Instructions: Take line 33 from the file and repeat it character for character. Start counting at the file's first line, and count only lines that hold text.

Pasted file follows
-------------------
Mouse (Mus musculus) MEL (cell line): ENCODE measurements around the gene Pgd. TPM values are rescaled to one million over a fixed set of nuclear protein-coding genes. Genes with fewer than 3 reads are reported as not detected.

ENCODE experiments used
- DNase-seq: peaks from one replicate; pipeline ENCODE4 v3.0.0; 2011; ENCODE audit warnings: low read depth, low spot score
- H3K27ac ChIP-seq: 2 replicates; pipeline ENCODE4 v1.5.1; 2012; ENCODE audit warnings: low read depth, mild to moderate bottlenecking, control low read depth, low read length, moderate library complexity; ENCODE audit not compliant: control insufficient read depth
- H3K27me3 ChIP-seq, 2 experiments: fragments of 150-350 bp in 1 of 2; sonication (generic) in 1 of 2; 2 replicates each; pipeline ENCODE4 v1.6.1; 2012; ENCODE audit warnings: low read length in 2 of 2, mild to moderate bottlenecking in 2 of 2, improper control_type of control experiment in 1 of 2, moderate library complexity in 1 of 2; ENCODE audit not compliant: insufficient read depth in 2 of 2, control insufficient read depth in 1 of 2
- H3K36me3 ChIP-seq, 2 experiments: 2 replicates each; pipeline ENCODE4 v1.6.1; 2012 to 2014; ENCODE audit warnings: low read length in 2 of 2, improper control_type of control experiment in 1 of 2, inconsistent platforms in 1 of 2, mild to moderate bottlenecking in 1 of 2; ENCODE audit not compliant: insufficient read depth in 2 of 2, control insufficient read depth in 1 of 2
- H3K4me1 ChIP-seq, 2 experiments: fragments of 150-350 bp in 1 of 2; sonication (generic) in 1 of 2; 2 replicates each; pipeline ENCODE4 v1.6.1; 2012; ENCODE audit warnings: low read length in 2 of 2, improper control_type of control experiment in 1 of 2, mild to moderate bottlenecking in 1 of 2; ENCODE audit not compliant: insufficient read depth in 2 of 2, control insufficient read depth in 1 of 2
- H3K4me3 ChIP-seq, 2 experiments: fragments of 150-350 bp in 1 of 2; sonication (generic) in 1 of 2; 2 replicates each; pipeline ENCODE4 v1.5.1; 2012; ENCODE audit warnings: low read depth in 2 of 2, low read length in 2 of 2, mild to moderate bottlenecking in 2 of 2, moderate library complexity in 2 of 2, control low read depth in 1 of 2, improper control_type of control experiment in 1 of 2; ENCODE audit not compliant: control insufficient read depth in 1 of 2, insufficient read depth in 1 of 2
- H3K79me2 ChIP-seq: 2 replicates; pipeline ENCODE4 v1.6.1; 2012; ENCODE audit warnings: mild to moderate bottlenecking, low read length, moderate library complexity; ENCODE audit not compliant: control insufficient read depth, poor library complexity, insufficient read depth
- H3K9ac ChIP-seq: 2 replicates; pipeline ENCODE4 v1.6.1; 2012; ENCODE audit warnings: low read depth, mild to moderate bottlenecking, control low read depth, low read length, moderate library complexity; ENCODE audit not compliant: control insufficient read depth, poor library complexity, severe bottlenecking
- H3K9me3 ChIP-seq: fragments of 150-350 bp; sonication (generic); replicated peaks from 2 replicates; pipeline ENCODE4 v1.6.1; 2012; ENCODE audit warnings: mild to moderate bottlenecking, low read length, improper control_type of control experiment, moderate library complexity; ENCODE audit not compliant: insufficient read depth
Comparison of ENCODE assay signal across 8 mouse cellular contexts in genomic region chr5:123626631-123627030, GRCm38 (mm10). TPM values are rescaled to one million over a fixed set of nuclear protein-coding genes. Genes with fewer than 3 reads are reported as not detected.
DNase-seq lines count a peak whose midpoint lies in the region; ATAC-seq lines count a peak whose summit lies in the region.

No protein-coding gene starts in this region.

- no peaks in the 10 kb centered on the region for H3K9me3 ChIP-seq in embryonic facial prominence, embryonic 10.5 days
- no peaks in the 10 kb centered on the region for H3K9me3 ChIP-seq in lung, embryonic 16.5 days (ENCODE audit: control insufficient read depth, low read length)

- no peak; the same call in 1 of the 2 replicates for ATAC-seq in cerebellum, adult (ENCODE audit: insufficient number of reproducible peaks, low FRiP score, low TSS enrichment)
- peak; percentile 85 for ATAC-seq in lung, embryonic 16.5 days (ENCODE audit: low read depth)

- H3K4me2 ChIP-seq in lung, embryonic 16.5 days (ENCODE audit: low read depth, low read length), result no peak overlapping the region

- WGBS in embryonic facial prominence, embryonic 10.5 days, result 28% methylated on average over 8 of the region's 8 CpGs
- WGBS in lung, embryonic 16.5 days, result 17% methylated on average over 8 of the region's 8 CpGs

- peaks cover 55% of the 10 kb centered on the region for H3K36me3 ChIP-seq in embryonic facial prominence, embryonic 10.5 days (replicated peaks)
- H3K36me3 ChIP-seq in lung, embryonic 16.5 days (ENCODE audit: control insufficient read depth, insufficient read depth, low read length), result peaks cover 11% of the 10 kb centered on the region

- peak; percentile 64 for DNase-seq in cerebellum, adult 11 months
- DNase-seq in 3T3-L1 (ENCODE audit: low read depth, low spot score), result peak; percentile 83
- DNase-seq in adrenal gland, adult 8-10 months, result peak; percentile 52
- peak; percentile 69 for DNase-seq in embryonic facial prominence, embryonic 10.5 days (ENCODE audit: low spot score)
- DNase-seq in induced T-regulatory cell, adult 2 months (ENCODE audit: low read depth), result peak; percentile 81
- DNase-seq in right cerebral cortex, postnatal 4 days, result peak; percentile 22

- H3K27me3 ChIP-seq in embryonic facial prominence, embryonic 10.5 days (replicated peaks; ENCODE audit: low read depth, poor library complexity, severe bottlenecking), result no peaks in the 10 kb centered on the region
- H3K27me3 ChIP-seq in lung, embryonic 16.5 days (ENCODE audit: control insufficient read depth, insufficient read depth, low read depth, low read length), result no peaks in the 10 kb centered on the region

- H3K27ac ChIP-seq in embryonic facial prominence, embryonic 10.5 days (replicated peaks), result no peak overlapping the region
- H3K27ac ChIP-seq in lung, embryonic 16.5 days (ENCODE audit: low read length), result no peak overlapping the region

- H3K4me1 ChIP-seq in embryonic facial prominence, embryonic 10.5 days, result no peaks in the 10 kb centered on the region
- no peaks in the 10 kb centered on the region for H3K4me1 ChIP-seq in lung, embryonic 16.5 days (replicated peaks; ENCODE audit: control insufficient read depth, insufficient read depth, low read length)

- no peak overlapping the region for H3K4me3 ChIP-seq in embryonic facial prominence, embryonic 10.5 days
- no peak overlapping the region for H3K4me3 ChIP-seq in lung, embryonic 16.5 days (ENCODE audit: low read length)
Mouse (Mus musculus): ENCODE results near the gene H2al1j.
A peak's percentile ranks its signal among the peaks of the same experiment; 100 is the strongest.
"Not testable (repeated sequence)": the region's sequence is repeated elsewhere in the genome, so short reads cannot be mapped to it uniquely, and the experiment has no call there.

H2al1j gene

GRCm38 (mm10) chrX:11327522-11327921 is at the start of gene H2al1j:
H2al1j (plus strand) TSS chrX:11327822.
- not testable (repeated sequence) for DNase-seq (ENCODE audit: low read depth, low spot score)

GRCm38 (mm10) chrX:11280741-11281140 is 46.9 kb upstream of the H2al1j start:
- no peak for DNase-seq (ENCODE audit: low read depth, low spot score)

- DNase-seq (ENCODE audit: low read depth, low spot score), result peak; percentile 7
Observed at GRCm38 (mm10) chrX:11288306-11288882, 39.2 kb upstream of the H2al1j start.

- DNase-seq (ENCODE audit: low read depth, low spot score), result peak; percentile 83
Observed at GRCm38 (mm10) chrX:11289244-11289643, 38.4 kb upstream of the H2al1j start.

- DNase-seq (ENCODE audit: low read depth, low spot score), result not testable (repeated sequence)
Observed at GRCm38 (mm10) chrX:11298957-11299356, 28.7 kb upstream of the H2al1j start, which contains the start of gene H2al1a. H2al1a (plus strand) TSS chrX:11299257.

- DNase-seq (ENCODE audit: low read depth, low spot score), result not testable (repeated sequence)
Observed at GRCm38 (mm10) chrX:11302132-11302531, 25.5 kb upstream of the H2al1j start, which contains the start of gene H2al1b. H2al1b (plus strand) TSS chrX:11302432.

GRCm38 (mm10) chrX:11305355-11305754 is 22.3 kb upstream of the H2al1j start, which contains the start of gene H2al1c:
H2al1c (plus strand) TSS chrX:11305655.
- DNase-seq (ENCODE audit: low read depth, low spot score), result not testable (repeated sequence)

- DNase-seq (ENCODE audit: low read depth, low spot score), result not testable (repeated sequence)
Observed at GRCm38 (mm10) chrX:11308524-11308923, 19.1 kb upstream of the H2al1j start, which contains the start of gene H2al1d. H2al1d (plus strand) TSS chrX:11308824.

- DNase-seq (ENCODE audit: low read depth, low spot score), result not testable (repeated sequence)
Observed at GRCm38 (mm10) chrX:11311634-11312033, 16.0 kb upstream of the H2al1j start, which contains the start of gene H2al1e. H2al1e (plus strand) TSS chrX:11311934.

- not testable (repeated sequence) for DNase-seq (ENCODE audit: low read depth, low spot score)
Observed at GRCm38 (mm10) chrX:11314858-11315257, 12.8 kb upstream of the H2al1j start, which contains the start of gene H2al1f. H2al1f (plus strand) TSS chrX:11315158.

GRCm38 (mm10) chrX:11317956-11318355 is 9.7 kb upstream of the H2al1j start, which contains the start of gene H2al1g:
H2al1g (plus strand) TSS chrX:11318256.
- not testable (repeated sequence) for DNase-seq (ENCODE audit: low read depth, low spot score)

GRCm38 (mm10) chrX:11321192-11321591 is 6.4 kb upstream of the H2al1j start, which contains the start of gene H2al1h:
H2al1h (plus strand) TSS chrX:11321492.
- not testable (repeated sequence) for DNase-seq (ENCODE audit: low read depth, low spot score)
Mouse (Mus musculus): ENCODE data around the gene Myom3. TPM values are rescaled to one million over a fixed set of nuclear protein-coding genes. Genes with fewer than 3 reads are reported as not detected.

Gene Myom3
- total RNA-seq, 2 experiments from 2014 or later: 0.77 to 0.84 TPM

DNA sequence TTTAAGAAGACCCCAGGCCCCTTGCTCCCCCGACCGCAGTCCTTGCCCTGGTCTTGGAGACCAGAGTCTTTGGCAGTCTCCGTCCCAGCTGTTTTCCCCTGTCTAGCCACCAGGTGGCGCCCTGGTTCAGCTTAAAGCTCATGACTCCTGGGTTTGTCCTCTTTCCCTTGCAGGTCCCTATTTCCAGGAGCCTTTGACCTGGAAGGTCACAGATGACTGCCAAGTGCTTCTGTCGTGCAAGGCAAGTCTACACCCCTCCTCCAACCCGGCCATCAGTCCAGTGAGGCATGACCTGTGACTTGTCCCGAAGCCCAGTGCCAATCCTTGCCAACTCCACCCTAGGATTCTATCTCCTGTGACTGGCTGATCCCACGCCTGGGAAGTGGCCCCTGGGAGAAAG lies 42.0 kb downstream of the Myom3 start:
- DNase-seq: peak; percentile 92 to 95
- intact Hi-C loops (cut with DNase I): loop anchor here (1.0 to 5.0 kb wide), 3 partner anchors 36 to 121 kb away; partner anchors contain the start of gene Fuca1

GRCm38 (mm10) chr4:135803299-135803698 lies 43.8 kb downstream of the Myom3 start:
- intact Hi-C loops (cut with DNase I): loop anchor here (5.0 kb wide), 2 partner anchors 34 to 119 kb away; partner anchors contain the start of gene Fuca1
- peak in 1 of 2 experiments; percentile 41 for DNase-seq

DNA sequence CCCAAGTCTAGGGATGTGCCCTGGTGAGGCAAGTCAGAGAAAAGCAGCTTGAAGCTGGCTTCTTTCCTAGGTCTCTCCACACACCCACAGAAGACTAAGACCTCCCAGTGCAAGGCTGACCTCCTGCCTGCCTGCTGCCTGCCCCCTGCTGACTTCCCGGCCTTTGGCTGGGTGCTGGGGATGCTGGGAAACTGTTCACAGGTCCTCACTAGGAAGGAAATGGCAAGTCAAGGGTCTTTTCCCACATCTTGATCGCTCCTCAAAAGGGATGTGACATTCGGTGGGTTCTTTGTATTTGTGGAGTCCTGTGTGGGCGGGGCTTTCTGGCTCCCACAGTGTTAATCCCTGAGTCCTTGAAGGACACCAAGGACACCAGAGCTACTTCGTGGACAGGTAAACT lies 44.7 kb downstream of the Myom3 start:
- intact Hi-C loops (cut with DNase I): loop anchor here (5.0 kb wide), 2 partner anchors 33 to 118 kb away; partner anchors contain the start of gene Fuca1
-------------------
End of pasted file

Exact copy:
- H3K27ac ChIP-seq in lung, embryonic 16.5 days (ENCODE audit: low read length), result no peak overlapping the region